Sensory Cupboard

I have a kindergarten student who has not been diagnosed with anything involving particular sensory needs, but seems to have them. This student is constantly in need of touching things, and he hates wearing headphones when working on a computer program. He’s learning English as a second language, so communication is difficult sometimes, but whenever I hand him headphones, he points to his ear and says something about “hurting.” Or he just unplugs the headphones from the computer. I’ve argued with him about it several times. I don’t want the sound from the computer bothering other people working in the room, and it’s not really fair that the other students have to wear them. Then again, if the headphones truly bother him, whether because of physical discomfort or sensory needs, it’s not really fair to make him wear them, is it? I’ve stopped bothering. He has a tendency to focus better on a computer when he doesn’t have to wear headphones.

That problem taken care of, it doesn’t change the fact that he runs his hand down the wall whenever he walks down the hall (I’ve also stopped bothering with this. It’s just not worth the battle) or that he loves cutting and gluing and playing with interestingly textured objects, but as soon as the art supplies are put away, he’s wandering around the room, going through all my cupboards. It seems that he needs to touch things. And he’s one of those kids that will actually shut down in structured environments. Like with the headphones, if I say, “we’re going to this now,” I often spend half my time arguing with him or chasing him around the room. But if I give him options, I can incorporate the content I need to teach him, and he remains interested and focused on the task at hand. For example, he built a tower of Legos as tall as he is, and we counted how many Legos were in the tower. So I’ve determined that I need to create a less structured environment, preferably filled with as many tactile-sensory objects as possible. So today, I started.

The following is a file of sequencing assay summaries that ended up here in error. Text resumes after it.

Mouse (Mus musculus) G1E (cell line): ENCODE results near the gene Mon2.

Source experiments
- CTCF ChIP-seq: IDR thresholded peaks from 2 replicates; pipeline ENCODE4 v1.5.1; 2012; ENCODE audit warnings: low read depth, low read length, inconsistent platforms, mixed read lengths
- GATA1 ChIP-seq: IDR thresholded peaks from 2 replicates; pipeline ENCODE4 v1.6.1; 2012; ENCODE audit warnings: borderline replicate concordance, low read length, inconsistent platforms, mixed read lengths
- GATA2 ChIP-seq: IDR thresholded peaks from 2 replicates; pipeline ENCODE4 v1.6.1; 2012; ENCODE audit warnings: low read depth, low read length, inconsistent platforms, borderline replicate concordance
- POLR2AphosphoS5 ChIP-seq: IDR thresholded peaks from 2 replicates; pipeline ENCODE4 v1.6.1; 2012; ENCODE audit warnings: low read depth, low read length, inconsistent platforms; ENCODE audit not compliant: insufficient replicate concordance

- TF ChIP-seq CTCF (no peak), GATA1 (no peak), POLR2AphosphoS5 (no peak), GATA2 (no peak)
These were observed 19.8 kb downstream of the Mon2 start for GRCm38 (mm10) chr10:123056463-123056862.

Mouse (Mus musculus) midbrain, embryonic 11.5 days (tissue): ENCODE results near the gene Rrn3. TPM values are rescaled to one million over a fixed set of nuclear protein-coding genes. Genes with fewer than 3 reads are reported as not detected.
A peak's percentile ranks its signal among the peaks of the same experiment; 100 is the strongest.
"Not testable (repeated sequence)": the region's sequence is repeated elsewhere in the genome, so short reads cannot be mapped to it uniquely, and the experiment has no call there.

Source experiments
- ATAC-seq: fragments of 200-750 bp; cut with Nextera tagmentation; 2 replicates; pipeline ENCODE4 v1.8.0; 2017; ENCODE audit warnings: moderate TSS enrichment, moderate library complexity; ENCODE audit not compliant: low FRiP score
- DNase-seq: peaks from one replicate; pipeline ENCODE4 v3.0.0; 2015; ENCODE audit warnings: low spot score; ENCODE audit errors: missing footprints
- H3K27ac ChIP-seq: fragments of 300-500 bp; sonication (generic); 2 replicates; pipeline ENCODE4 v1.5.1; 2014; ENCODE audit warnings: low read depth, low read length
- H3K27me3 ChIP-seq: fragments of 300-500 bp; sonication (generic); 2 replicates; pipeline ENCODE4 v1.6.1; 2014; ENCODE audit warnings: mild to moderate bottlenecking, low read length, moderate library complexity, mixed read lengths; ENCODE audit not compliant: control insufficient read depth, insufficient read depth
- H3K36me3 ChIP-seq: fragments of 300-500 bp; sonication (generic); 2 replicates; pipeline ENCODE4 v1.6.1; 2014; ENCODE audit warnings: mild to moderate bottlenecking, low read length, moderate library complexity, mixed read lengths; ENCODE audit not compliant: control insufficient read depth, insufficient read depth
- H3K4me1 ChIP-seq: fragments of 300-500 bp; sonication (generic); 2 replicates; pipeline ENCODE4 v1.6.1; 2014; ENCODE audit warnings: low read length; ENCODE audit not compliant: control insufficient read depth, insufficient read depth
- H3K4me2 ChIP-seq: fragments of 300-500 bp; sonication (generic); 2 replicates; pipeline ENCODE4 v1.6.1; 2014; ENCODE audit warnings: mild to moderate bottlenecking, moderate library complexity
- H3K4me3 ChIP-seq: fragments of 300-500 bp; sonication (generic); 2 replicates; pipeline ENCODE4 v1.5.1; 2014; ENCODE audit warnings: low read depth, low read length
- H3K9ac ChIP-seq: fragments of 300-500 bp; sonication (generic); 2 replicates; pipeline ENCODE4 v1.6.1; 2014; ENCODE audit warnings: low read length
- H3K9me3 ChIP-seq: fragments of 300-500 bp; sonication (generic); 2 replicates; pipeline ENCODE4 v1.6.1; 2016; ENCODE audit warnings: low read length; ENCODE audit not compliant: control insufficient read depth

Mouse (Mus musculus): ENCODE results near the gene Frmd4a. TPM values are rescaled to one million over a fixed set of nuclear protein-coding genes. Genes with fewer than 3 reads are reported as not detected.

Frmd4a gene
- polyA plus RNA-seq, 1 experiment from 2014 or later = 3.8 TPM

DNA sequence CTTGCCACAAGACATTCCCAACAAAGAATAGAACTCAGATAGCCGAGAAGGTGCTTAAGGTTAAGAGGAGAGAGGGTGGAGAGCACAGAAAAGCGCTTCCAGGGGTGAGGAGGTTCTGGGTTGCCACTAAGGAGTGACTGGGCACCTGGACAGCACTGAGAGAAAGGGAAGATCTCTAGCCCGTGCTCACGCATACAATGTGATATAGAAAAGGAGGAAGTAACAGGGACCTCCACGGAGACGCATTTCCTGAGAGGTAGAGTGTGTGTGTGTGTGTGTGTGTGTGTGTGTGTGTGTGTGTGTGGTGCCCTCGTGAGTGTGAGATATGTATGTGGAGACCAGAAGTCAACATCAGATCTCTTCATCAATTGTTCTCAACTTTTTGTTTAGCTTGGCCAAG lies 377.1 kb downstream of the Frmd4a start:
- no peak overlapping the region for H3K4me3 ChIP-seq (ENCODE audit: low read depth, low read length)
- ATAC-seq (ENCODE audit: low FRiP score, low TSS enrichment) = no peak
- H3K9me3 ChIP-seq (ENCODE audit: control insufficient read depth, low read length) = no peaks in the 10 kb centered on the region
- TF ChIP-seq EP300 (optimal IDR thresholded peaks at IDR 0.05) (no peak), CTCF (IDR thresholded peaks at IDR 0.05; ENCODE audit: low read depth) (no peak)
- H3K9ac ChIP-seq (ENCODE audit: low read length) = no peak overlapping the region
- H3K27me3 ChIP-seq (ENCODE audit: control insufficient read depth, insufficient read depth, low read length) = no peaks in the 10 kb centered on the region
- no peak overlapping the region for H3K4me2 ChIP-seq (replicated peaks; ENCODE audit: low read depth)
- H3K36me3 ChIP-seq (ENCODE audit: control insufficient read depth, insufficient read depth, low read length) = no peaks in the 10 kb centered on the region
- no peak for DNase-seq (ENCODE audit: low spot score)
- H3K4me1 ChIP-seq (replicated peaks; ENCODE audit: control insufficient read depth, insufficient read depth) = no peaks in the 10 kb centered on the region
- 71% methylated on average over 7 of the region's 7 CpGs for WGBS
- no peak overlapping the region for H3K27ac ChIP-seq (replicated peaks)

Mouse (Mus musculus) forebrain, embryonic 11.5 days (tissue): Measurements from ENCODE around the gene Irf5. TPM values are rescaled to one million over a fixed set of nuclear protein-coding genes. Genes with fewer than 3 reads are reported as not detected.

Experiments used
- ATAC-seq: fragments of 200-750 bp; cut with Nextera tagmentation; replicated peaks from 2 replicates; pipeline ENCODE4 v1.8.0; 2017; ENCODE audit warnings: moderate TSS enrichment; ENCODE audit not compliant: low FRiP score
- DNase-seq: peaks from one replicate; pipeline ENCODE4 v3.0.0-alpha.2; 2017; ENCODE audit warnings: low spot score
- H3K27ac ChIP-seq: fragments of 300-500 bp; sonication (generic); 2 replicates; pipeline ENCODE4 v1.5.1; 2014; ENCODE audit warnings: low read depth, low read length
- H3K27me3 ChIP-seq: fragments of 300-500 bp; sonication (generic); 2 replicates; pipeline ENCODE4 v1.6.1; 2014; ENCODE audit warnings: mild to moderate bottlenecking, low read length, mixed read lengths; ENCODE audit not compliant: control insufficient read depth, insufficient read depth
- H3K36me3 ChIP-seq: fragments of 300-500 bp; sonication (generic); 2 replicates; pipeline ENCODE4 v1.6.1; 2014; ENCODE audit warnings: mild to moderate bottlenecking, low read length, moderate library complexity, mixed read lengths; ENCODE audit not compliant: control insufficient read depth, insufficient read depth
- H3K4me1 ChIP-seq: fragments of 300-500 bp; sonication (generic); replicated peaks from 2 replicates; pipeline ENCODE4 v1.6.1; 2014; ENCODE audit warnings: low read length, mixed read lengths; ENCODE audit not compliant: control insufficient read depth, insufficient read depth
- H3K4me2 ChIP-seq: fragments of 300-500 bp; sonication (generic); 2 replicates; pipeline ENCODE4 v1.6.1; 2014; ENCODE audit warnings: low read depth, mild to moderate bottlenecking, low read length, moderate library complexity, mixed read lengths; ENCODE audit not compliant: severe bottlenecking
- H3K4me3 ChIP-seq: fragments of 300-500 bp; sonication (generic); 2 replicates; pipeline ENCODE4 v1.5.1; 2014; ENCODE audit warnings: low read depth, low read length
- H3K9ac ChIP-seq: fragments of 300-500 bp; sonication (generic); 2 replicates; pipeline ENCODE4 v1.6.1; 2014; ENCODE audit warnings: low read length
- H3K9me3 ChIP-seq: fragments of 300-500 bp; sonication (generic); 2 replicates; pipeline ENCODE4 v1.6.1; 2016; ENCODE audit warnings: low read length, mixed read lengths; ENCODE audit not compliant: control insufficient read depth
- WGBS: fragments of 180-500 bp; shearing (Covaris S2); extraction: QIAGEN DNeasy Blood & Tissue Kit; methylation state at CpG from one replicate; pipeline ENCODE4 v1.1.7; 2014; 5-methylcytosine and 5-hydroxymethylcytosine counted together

I went through all my materials and filled a single cupboard with anything I think my students can play with while letting me still cover content. There are several sensory objects in there–clay, Bendaroos, buttons, beads, cords for lacing, etc. But there can be a lot more. He really likes to play with Legos and building blocks, so I want to see if I can find some of those to put in there. And I need to keep the cupboard looking as enticing as possible. But my mother made a point–I’m going to have change out what’s available in it a lot. And it’s true, this kid gets bored fast. I think I may also have to develop a portable sensory box that I can use with him when I’m not bringing him to my classroom. But we used it for the first time today. The kids decided to get out the magnetic numbers and letters, so we put them up on the white board and practiced IDing them. The kids stayed interested and focused while I asked them to identify letters or figure out if they had them upside down. I think teaching content may take longer in a less shaped environment, but it’s always faster when you don’t have to spend so much time arguing.



One thought on “Sensory Cupboard

  1. Pingback: Letters in Clay | Teaching Tongues

Leave a Reply

Fill in your details below or click an icon to log in: Logo

You are commenting using your account. Log Out /  Change )

Google photo

You are commenting using your Google account. Log Out /  Change )

Twitter picture

You are commenting using your Twitter account. Log Out /  Change )

Facebook photo

You are commenting using your Facebook account. Log Out /  Change )

Connecting to %s